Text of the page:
Alliance less unrealistic: Since the falling out with the SP after a bitter guesthouse incident in 1995, Mayawati has been firm in her adversarial stand. Even when BSP founder Kanshi Ram was alive, attempts were made to stitch an alliance but Mayawati would have none of it. But the comfort with which she said that the SP and the BSP would vote for each other in the Rajya Sabha and the Vidhan Parishad elections showed she was comfortable with the idea of an alliance. Mayawati’s press conference was followed by Akhilesh thanking “the BSP and (Ajit Singh’s) Lok Dal for their support”. 

The message in the medium: By letting her second-level leaders break the news of this alliance, she may have killed two birds with one stone. First, she exhibited that inner-party democracy was not a fictional concept within the BSP. And second, she gave out the signal that she was not averse to an ‘understanding’ with anti-BJP forces anymore. 

Tie-ups with any party in any state: Dismissing an alliance with the SP in 2019, Mayawati reiterated that the final decision was yet to be made. But the hidden clue was: “We are open to alliances in any state and with any party to defeat the BJP if we get respectable seats.” This was in stark contrast to her old stand, that votes of other parties don’t get transferred to the BSP as the party’s 1996 alliance with the Congress had proved. But the BSP’s alliance with JDS in Karnataka now shows that Mayawati may have altered her strategy.

Multiple discussion with SP, nothing with Congress: In the press conference, Mayawati warned the Congress that if it expects BSP’s support in the Madhya Pradesh Rajya Sabha polls, then it must support the BSP in the UP Rajya Sabha elections. This indicates that there has been no talk with the Congress whatsoever and that everything was conveyed through this press conference alone.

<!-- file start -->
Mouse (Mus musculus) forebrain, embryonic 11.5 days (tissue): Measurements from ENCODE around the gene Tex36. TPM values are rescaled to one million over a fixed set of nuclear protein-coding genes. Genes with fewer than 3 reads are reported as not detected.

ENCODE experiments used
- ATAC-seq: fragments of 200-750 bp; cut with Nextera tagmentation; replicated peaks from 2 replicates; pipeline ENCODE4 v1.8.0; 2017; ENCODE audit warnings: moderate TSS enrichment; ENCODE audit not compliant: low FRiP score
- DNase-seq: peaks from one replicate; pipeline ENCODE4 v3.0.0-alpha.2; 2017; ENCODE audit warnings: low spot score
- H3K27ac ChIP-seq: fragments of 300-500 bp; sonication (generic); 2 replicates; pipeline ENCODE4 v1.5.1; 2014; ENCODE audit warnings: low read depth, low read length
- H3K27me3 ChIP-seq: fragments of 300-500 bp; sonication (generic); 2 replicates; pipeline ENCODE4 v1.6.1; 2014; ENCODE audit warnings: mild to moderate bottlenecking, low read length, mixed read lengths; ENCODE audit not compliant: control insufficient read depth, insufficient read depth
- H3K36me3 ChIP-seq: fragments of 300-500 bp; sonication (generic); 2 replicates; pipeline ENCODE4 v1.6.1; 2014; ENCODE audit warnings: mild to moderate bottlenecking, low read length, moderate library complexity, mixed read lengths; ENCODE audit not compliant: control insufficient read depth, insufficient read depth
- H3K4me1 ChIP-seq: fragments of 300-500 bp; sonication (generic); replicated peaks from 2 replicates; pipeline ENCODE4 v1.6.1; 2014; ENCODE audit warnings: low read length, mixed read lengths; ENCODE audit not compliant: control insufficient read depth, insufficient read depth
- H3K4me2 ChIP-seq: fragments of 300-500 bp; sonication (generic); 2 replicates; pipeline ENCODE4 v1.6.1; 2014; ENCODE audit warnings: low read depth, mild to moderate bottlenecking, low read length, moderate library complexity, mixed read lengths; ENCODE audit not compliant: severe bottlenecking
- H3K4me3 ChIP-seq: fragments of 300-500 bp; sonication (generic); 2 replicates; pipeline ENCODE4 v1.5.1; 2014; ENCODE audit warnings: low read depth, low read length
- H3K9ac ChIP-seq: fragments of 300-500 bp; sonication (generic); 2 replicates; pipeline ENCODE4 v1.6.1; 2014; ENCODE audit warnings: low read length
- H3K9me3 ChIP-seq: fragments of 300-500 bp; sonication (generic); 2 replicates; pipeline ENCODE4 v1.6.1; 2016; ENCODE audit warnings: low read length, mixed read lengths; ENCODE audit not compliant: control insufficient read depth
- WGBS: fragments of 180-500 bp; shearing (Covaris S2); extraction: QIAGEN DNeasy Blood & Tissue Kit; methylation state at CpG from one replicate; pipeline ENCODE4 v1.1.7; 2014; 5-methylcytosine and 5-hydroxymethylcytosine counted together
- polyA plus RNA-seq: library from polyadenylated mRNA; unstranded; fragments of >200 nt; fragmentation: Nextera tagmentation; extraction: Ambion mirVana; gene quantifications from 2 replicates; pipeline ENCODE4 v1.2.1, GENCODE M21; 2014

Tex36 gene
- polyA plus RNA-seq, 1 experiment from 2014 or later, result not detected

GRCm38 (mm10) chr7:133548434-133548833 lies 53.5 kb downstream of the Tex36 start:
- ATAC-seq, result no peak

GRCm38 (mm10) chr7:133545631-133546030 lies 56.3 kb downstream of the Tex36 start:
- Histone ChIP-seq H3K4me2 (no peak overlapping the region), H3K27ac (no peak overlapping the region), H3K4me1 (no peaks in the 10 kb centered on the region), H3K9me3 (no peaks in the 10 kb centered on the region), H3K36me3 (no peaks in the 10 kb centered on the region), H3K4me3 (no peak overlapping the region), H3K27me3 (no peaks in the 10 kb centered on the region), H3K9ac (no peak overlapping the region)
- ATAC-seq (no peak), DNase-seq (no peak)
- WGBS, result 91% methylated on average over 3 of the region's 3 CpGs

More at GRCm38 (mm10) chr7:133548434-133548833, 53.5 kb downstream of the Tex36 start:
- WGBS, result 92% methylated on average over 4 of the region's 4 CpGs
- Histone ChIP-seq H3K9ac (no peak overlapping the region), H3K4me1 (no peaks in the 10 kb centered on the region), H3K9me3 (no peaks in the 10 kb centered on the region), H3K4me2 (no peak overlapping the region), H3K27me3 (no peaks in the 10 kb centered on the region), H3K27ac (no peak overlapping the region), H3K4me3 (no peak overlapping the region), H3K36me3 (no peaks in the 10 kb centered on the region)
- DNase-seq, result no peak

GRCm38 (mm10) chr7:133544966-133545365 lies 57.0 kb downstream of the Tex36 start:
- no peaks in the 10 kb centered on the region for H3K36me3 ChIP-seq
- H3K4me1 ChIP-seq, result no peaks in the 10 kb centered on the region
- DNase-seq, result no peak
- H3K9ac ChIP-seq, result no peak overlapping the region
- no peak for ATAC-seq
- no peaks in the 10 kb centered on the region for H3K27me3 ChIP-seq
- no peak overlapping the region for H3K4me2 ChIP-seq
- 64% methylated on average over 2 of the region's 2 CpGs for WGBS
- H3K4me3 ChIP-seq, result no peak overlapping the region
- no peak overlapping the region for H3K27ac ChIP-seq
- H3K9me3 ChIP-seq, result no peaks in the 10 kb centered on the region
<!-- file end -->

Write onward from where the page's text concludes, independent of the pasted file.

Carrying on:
This might make the Congress a little nervous since any pact between the SP and the BSP could reduce the party to just its traditional strongholds in Amethi and Rae Bareli, leaving the remaining seats to be shared by the stronger regional forces.

But what can become the Achilles’ Heel for a likely BSP-SP alliance is the seat-sharing formula. A panicked BJP unleashing the CBI and the Income Tax department on netas of the two parties cannot be ruled out. But even if the olive branch extended by the two parties results in a tactical understanding at most of the 80 constituencies then the BJP will face a really tough time in the state. The BSP and the SP, each commanding 20-22 per cent vote share can defeat the BJP, especially since even Cong voters (5-6 per cent) would, in case of such an eventuality, swing this alliance’s way.

These clues clearly suggest that a pact between the BSP and the SP is very much on the cards. Downplaying the alliance may be Mayawati’s strategy to catch the BJP napping. But workers of both parties sound extremely ebullient about the prospect and the next few days of campaigning in Phulpur and Gorakhpur will reveal how strong the bond gets in the coming days.

Remember, the ‘impossible’ alliance of RJD and JDU in Bihar also took roots during the 2014 by-elections. The proverb that there are no permanent enemies in politics could come true once again.